Jordan contacted me this last Monday (29th August) and asked me if I could do a Facebook live session on Saturday 3rd September and this immediately catapulted me into action.


I organised a live session with my grade 10 and 11 students on Wednesday evening.


My husband, Fred, created a set up for me that allowed me to work with a camera directly above my work. (see below)  I mistakenly caused an echo by turning the sound up on my computer when I started filming. Otherwise the session went well - with me managing to communicate with my students. 

I thought I was prepared for Saturday evening. All of my equipment laid out, music downloaded from a royalty free music site (Incompetec), an overhead LED light, all devices fully charged (I thought) & then disaster struck. My ipod wasn't fully charged & stopped playing music & it was too late to charge it. 

I started the broadcast aware that there would be long silences - which can be a bit disconcerting for people watching the broadcast. 


I had pre-prepared a supawood board with a texture pressed into plaster & then sketched out the face in pencil. When I started drawing in the FB live session I started with Faber Castell pens (Grey of Grey range). These pens help establish a tonal/value range.   


I then switched to ink - I use acrylic inks and shellac based inks. The shellac inks are more expensive, but the colours are so vibrant they are worth the price.  


I then used various skin coloured pens, white highlighters and various chalk based markers. (see pics below) 

I was asked what surface I worked on & I turned the piece on its edge so the block could be seen from the side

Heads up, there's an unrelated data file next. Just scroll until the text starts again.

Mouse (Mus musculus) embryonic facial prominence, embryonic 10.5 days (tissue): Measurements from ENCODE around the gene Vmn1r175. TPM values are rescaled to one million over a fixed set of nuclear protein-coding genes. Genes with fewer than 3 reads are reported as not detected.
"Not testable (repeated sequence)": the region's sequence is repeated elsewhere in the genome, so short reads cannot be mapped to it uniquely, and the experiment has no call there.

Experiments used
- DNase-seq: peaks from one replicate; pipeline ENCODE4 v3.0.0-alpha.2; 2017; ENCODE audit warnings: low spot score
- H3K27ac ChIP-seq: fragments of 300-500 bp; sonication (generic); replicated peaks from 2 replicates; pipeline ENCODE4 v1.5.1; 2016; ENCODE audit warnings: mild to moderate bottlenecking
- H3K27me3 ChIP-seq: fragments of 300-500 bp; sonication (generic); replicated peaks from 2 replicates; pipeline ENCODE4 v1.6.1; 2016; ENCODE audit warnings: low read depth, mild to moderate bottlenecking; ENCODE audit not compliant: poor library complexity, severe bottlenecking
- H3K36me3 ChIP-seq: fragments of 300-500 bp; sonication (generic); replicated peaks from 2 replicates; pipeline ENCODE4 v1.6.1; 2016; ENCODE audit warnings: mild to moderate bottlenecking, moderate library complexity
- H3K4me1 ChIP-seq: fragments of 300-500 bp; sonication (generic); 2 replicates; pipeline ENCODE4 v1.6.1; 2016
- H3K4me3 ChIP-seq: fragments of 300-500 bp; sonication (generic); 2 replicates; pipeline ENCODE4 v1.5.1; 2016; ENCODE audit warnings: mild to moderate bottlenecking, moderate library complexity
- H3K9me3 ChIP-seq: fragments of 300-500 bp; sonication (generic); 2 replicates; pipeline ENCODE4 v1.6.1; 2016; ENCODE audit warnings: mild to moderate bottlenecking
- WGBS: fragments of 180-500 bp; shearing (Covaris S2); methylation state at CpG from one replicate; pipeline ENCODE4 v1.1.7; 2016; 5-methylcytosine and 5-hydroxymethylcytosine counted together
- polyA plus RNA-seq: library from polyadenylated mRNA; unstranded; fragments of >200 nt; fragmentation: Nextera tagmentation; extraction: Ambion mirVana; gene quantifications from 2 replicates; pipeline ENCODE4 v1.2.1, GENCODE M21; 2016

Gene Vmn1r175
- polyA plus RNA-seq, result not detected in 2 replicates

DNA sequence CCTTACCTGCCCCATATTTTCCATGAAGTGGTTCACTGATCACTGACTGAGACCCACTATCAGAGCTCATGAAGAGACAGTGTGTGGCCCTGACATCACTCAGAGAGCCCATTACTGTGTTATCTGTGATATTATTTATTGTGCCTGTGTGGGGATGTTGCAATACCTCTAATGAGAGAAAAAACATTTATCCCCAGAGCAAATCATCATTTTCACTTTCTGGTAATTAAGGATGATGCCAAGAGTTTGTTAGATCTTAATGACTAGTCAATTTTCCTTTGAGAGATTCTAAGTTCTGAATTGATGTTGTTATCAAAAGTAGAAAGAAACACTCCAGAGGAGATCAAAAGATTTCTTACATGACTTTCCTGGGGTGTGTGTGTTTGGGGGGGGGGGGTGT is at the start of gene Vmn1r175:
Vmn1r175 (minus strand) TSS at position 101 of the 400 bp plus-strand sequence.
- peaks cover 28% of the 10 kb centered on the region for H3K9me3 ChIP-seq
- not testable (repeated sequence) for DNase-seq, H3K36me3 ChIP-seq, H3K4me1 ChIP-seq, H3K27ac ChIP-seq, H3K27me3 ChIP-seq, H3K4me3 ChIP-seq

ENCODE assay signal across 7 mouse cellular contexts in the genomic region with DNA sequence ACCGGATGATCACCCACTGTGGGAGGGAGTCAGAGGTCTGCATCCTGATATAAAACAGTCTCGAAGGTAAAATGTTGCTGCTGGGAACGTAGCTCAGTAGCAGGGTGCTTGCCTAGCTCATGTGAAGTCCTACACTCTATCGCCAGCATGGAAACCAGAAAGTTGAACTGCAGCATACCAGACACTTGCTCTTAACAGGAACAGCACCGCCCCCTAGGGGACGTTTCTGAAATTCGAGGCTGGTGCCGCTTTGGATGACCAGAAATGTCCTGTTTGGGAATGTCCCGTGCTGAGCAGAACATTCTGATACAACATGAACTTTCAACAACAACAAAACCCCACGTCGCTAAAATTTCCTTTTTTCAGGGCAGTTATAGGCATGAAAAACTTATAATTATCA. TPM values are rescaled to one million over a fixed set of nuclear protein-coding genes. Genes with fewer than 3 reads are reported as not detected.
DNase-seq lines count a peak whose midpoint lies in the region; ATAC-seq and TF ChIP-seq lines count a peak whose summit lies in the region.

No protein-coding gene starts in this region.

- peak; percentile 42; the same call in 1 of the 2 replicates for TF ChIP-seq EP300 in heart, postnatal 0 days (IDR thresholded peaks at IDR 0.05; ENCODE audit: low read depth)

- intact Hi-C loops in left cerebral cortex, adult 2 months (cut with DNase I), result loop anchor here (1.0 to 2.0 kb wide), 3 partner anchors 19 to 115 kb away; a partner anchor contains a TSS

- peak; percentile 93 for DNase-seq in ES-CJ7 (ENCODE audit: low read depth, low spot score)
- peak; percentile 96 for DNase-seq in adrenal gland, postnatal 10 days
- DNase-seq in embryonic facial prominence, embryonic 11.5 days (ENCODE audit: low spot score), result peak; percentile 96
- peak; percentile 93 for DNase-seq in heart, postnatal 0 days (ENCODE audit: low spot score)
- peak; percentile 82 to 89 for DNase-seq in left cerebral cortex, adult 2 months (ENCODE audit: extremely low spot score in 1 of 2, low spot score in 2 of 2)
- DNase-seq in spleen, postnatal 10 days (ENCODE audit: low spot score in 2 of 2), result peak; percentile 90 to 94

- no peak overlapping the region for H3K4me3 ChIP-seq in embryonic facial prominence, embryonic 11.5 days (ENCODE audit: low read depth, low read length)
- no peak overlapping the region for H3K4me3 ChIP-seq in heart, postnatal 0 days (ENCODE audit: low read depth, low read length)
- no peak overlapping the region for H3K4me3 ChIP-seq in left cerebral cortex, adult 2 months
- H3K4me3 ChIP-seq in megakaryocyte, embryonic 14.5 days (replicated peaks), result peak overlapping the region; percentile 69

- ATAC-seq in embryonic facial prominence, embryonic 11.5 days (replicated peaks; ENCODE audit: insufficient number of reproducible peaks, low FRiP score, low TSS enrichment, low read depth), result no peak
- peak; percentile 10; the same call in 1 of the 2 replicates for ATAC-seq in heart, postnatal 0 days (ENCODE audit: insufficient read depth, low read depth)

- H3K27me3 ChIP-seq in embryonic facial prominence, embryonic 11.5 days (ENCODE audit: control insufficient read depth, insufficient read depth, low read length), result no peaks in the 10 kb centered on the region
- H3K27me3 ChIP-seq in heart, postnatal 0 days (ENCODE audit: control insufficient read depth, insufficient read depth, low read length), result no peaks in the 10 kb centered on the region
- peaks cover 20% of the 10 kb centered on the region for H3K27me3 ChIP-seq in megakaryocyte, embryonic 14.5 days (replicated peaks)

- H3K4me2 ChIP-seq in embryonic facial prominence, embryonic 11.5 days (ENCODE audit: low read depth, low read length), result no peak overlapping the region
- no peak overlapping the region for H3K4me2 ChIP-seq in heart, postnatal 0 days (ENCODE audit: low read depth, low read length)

Sandra (above) asked how I hang these blocks - I usually drill a hole in the back - hammer a nail into the wall & hang the piece from the nail. 

As an answer to Paul's question above - The surface I work on has been sealed with fixative (after I did the pencil drawing). So the surface is slightly repellant. This makes it easy to smear markers.  

I often sand in-between layers of drawing and working with ink & I apply acrylic paint (sample house paints bought from a hardware store) & acry-oil a thick buttery acrylic paint with a palette knife, plastic spreaders or old credit cards. 

Jackie (above)  asked if I seal my work when finished - I do. I use a waterbased varnish. (see the pic with the can of fixative above - the tub of glazecoat varnish is next to the fixative) 

(Stage 1 after the 45mins on Facebook live) 

Stage 2 

(The finished piece is at the beginning of this blog post) Details below: 

I just love the comment Sktchy made 32 minutes into the session:

 Thank you to the Sktchy app for creating a forum where artists across the world can inspire and support each other in our creative journey. 


Teaching art to Grade 8 is not as easy as I thought it would be...

I was very proud of myself in December (2015) when I came up with a theme around which I could structure my Grade 8 lessons. I thought I would look at landscape - starting with looking at the land from above using Google Earth & then in each subsequent lesson I would guide the girls towards the earth in ‘layers’, getting to street level using Google Street View & eventually getting close to the ground and examining things from a ‘bug’s eye view”.